I’ve thought about this “time” thing a lot since I’ve started doing more mission work, and “purpose” as well. Time passes so quickly, but slowing down and committing to the time I’ve spent trying to help others has been the greatest blessing ever! I think of Guatemala, and the time I spent just holding a baby who was having cleft lip/palate repair and was hungry because he couldn’t have anything to eat before surgery. Mom was crying because her baby was upset and she was scared for him…I took the baby from her and explained that I had three “ninos”, and as I walked the baby the crying stopped and the baby rested, and the mom got a smile on her face. I think about the day our surgery team stopped to pray with a man who found out his wife had cancer and wouldn’t live for long-he shared with us his faith in God and his hope for her eternal rest. He was comforted by the time we prayed. And in Poland, singing as a team and leading worship and watching the faces of those people being transformed as they connected to what having a relationship with Jesus means. Working at youth camp, and being able to have a teenager open up about the worry and fear of a family situation, and knowing you can’t rescue all of them (but you can sure pray with them!).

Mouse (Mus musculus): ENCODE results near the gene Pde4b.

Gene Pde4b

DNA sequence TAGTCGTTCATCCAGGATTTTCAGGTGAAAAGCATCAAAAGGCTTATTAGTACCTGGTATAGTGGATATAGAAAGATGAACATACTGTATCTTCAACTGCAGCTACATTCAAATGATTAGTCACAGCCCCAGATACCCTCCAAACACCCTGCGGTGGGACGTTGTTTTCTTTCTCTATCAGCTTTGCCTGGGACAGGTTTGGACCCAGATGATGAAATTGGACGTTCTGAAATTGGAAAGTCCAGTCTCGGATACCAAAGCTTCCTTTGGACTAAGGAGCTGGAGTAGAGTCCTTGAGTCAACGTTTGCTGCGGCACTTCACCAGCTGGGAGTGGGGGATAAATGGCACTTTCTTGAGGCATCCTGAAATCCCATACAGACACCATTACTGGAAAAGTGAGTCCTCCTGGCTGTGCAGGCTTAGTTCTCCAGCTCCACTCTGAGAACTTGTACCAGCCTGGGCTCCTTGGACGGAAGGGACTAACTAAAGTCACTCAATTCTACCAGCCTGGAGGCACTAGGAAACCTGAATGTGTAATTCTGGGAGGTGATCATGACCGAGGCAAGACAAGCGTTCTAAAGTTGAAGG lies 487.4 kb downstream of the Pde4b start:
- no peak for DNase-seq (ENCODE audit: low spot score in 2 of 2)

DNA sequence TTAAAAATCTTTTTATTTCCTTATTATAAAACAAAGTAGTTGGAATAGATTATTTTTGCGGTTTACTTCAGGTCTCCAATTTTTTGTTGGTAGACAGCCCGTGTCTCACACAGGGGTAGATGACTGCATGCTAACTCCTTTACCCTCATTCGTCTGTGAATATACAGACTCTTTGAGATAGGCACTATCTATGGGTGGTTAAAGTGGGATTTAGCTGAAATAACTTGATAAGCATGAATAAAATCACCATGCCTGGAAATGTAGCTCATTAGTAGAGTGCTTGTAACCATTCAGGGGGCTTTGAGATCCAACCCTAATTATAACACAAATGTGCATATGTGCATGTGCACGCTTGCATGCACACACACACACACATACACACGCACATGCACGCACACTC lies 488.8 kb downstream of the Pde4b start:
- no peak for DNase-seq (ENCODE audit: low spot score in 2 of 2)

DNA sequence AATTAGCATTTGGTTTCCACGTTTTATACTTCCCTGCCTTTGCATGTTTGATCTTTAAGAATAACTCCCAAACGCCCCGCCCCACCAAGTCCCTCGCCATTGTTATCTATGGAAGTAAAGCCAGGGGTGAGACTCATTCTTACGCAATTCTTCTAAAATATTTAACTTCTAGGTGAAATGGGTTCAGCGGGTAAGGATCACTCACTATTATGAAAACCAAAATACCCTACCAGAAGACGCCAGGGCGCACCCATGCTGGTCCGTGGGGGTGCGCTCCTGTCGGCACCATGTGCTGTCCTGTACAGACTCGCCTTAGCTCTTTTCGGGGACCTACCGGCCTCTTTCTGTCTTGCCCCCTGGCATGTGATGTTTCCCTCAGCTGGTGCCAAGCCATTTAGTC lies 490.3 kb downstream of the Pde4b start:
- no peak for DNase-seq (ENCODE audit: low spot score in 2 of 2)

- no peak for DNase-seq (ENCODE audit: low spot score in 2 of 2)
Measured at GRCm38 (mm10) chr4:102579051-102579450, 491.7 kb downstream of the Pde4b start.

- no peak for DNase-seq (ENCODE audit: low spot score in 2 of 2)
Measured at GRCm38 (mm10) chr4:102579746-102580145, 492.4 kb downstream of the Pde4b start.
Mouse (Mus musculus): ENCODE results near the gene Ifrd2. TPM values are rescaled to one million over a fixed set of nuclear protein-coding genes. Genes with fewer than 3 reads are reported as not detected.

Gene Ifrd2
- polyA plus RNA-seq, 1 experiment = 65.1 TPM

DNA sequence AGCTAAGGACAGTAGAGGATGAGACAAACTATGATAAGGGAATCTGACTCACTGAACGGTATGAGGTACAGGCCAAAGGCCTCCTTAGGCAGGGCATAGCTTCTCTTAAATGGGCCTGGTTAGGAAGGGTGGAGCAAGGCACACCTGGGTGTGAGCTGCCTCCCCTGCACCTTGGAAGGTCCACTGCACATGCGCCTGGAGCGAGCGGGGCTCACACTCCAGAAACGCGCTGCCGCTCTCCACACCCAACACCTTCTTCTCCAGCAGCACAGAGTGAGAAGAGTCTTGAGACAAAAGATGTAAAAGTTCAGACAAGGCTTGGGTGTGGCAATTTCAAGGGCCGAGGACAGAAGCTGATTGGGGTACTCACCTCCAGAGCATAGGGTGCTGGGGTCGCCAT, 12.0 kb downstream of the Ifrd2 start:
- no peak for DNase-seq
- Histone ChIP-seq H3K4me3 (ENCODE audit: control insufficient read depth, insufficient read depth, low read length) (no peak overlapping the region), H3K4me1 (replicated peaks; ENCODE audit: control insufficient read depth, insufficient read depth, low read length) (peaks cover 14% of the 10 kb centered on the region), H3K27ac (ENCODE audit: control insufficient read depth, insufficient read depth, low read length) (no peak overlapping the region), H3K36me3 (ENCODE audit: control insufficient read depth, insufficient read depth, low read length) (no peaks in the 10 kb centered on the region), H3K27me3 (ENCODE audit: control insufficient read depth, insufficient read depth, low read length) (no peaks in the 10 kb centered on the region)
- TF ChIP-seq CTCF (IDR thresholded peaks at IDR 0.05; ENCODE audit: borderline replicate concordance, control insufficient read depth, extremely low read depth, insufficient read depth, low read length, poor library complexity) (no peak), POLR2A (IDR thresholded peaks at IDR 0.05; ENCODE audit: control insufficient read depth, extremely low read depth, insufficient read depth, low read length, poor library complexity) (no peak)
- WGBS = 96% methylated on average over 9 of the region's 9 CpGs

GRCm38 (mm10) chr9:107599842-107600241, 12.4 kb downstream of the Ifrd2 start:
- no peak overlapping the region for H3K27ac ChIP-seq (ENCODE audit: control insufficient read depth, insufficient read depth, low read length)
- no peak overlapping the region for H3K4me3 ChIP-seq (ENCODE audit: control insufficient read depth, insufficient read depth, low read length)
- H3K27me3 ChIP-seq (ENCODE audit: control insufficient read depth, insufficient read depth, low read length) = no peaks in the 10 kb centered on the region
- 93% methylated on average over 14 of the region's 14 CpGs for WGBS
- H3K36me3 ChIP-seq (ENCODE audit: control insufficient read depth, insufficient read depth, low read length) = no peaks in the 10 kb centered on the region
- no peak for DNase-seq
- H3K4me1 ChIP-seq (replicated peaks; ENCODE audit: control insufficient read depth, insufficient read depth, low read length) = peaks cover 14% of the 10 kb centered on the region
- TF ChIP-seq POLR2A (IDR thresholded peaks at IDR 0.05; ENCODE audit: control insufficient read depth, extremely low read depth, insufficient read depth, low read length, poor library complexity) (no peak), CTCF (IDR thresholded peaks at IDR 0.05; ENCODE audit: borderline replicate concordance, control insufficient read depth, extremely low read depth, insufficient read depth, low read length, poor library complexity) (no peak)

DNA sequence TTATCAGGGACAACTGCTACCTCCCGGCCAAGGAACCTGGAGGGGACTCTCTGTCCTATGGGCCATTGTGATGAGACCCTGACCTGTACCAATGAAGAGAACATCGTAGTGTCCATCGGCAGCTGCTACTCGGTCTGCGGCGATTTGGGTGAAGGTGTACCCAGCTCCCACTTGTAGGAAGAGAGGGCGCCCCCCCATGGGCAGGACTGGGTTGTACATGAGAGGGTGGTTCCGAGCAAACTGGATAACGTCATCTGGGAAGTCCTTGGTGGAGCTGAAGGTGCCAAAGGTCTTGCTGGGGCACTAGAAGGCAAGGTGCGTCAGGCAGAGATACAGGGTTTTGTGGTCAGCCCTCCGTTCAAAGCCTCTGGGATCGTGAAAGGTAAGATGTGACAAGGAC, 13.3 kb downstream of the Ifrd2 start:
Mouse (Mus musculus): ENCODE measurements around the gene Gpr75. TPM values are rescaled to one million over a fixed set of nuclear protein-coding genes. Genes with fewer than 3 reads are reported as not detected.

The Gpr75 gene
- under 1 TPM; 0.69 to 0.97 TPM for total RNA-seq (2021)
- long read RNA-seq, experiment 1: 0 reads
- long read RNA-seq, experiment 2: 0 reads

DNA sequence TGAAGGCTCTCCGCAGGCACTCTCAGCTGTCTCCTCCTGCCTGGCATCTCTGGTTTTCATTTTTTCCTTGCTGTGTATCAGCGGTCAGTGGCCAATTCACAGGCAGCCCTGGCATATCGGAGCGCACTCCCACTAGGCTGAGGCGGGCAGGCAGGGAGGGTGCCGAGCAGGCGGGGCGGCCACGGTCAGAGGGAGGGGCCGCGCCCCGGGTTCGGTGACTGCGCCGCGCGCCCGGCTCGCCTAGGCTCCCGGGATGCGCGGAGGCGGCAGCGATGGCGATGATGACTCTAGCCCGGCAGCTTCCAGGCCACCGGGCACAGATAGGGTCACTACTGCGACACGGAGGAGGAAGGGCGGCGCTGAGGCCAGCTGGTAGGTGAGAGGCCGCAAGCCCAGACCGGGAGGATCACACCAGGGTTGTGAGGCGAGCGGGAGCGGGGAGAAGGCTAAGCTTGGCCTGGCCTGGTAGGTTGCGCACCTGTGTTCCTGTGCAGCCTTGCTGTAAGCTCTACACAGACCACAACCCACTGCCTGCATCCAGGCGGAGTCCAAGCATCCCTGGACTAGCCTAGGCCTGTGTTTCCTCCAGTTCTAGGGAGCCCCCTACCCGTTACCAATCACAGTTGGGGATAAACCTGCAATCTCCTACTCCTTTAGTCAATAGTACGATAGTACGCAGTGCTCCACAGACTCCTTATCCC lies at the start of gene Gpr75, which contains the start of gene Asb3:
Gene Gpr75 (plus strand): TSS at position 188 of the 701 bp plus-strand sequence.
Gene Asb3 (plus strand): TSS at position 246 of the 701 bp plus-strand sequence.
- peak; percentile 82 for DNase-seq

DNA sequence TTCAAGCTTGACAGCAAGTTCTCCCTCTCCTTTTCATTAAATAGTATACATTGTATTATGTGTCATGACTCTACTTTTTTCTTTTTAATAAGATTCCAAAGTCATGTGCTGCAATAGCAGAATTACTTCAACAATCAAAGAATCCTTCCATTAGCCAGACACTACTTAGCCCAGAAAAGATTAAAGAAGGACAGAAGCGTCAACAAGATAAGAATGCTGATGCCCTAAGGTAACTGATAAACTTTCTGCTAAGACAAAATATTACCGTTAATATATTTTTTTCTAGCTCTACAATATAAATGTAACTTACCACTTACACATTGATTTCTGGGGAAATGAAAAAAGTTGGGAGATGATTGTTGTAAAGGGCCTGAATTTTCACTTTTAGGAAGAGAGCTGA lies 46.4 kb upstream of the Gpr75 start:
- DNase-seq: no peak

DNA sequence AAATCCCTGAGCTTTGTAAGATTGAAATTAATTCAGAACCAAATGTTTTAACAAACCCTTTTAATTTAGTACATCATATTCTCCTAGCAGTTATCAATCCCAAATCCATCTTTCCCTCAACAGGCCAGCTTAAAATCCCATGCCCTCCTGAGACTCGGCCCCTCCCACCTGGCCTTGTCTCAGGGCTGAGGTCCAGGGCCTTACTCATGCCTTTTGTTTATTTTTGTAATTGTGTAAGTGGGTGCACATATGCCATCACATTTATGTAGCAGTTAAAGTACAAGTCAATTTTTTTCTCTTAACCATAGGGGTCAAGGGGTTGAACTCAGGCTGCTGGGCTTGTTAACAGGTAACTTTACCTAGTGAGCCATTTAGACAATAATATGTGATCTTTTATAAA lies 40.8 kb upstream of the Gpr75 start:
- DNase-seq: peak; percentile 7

These and many more meaningful moments have transformed my thoughts about time and purpose as a Christian. Isn’t that really what Jesus was trying to teach us? It’s the people who matter!

  8. Shera Darby said:

    Hey buddy,

    I think you’ve got a pretty insightful prof allowing you to fulfill this requirement with a blog. I think you’ll “learn” more than if you wrote a one-sided paper. As to your post for today, most people are hyper focused on “self.” Yeah, there are many people out there who do a lot of really nice things for others and are well-meaning but, as James purports, actions speak louder than words. Case in point, your example of your friend. It’s rare that you find someone who truly understands their God-given purpose while on this planet which is to … love the Lord your God with all your heart, soul and mind. If we can follow that commandment, the second one comes easily and naturally … to love your neighbor as yourself. Just my thoughts.

    Take care bud and tell your folks and Bennett hola para mi, por favor.

  9. I’m still digesting this post and fellow responses hours later after initially reading.

    Sometimes I think people avoid prioritizing to avoid the guilt of labeling something more important than others. In this situation, of course, attending to a friend in grief would be a higher priority than dotting the i’s and crossing the t’s on homework.